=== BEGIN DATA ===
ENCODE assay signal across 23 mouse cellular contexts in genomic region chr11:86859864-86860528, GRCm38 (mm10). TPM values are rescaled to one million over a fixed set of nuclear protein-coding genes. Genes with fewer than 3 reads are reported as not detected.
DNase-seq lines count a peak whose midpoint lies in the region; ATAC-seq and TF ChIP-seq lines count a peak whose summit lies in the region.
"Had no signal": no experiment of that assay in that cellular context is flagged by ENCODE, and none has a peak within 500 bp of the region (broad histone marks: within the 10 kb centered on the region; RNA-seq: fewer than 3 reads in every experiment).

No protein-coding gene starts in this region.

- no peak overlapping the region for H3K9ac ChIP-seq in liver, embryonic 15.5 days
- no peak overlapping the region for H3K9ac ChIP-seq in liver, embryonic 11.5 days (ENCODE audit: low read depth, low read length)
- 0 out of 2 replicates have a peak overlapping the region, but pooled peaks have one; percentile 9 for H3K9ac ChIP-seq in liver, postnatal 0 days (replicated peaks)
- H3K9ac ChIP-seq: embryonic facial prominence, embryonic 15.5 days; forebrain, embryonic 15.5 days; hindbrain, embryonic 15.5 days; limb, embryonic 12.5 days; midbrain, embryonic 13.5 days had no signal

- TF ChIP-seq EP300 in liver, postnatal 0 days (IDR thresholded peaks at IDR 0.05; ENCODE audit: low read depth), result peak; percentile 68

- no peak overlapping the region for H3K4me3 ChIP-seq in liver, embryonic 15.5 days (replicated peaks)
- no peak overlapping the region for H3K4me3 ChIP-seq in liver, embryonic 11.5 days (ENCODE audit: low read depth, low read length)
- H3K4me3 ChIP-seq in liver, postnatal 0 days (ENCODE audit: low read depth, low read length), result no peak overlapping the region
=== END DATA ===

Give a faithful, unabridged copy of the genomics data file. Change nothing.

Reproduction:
ENCODE assay signal across 23 mouse cellular contexts in genomic region chr11:86859864-86860528, GRCm38 (mm10). TPM values are rescaled to one million over a fixed set of nuclear protein-coding genes. Genes with fewer than 3 reads are reported as not detected.
DNase-seq lines count a peak whose midpoint lies in the region; ATAC-seq and TF ChIP-seq lines count a peak whose summit lies in the region.
"Had no signal": no experiment of that assay in that cellular context is flagged by ENCODE, and none has a peak within 500 bp of the region (broad histone marks: within the 10 kb centered on the region; RNA-seq: fewer than 3 reads in every experiment).

No protein-coding gene starts in this region.

- no peak overlapping the region for H3K9ac ChIP-seq in liver, embryonic 15.5 days
- no peak overlapping the region for H3K9ac ChIP-seq in liver, embryonic 11.5 days (ENCODE audit: low read depth, low read length)
- 0 out of 2 replicates have a peak overlapping the region, but pooled peaks have one; percentile 9 for H3K9ac ChIP-seq in liver, postnatal 0 days (replicated peaks)
- H3K9ac ChIP-seq: embryonic facial prominence, embryonic 15.5 days; forebrain, embryonic 15.5 days; hindbrain, embryonic 15.5 days; limb, embryonic 12.5 days; midbrain, embryonic 13.5 days had no signal

- TF ChIP-seq EP300 in liver, postnatal 0 days (IDR thresholded peaks at IDR 0.05; ENCODE audit: low read depth), result peak; percentile 68

- no peak overlapping the region for H3K4me3 ChIP-seq in liver, embryonic 15.5 days (replicated peaks)
- no peak overlapping the region for H3K4me3 ChIP-seq in liver, embryonic 11.5 days (ENCODE audit: low read depth, low read length)
- H3K4me3 ChIP-seq in liver, postnatal 0 days (ENCODE audit: low read depth, low read length), result no peak overlapping the region